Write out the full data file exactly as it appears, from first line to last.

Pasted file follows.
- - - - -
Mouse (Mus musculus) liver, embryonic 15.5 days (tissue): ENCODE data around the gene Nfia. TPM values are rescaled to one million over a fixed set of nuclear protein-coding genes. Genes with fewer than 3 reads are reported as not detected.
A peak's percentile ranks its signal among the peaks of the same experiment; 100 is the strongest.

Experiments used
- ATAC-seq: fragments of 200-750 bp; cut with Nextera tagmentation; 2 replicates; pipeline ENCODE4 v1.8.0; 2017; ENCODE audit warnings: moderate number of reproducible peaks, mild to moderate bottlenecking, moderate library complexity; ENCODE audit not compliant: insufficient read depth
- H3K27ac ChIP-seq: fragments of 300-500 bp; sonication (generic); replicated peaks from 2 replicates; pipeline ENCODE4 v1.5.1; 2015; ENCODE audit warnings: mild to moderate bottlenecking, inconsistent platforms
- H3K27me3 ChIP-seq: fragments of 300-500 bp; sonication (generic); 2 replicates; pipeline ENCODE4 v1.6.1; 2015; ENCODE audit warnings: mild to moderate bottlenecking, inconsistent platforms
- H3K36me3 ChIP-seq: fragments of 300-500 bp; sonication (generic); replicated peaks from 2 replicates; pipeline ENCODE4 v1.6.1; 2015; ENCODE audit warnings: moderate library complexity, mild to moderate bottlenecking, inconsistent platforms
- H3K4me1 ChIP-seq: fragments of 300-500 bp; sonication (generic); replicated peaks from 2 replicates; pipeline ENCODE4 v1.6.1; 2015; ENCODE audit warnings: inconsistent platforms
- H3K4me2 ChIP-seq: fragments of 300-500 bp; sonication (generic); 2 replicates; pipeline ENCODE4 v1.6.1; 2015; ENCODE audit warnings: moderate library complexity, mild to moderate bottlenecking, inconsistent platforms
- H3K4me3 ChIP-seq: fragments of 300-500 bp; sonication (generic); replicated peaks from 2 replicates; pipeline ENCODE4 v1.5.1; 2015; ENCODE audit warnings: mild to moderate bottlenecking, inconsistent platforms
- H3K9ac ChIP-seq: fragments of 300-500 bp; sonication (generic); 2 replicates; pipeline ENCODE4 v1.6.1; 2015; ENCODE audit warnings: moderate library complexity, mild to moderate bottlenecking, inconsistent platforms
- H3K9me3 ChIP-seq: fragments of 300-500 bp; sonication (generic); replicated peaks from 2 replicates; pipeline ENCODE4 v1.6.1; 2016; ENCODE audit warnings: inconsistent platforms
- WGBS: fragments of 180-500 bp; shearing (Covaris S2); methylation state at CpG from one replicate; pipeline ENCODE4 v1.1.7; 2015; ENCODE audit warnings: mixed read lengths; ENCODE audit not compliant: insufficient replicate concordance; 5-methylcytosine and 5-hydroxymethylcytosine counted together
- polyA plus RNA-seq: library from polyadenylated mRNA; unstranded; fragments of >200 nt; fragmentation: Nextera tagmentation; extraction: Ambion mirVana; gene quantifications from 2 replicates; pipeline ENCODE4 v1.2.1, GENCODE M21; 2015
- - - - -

Mouse (Mus musculus) liver, embryonic 15.5 days (tissue): ENCODE data around the gene Nfia. TPM values are rescaled to one million over a fixed set of nuclear protein-coding genes. Genes with fewer than 3 reads are reported as not detected.
A peak's percentile ranks its signal among the peaks of the same experiment; 100 is the strongest.

Experiments used
- ATAC-seq: fragments of 200-750 bp; cut with Nextera tagmentation; 2 replicates; pipeline ENCODE4 v1.8.0; 2017; ENCODE audit warnings: moderate number of reproducible peaks, mild to moderate bottlenecking, moderate library complexity; ENCODE audit not compliant: insufficient read depth
- H3K27ac ChIP-seq: fragments of 300-500 bp; sonication (generic); replicated peaks from 2 replicates; pipeline ENCODE4 v1.5.1; 2015; ENCODE audit warnings: mild to moderate bottlenecking, inconsistent platforms
- H3K27me3 ChIP-seq: fragments of 300-500 bp; sonication (generic); 2 replicates; pipeline ENCODE4 v1.6.1; 2015; ENCODE audit warnings: mild to moderate bottlenecking, inconsistent platforms
- H3K36me3 ChIP-seq: fragments of 300-500 bp; sonication (generic); replicated peaks from 2 replicates; pipeline ENCODE4 v1.6.1; 2015; ENCODE audit warnings: moderate library complexity, mild to moderate bottlenecking, inconsistent platforms
- H3K4me1 ChIP-seq: fragments of 300-500 bp; sonication (generic); replicated peaks from 2 replicates; pipeline ENCODE4 v1.6.1; 2015; ENCODE audit warnings: inconsistent platforms
- H3K4me2 ChIP-seq: fragments of 300-500 bp; sonication (generic); 2 replicates; pipeline ENCODE4 v1.6.1; 2015; ENCODE audit warnings: moderate library complexity, mild to moderate bottlenecking, inconsistent platforms
- H3K4me3 ChIP-seq: fragments of 300-500 bp; sonication (generic); replicated peaks from 2 replicates; pipeline ENCODE4 v1.5.1; 2015; ENCODE audit warnings: mild to moderate bottlenecking, inconsistent platforms
- H3K9ac ChIP-seq: fragments of 300-500 bp; sonication (generic); 2 replicates; pipeline ENCODE4 v1.6.1; 2015; ENCODE audit warnings: moderate library complexity, mild to moderate bottlenecking, inconsistent platforms
- H3K9me3 ChIP-seq: fragments of 300-500 bp; sonication (generic); replicated peaks from 2 replicates; pipeline ENCODE4 v1.6.1; 2016; ENCODE audit warnings: inconsistent platforms
- WGBS: fragments of 180-500 bp; shearing (Covaris S2); methylation state at CpG from one replicate; pipeline ENCODE4 v1.1.7; 2015; ENCODE audit warnings: mixed read lengths; ENCODE audit not compliant: insufficient replicate concordance; 5-methylcytosine and 5-hydroxymethylcytosine counted together
- polyA plus RNA-seq: library from polyadenylated mRNA; unstranded; fragments of >200 nt; fragmentation: Nextera tagmentation; extraction: Ambion mirVana; gene quantifications from 2 replicates; pipeline ENCODE4 v1.2.1, GENCODE M21; 2015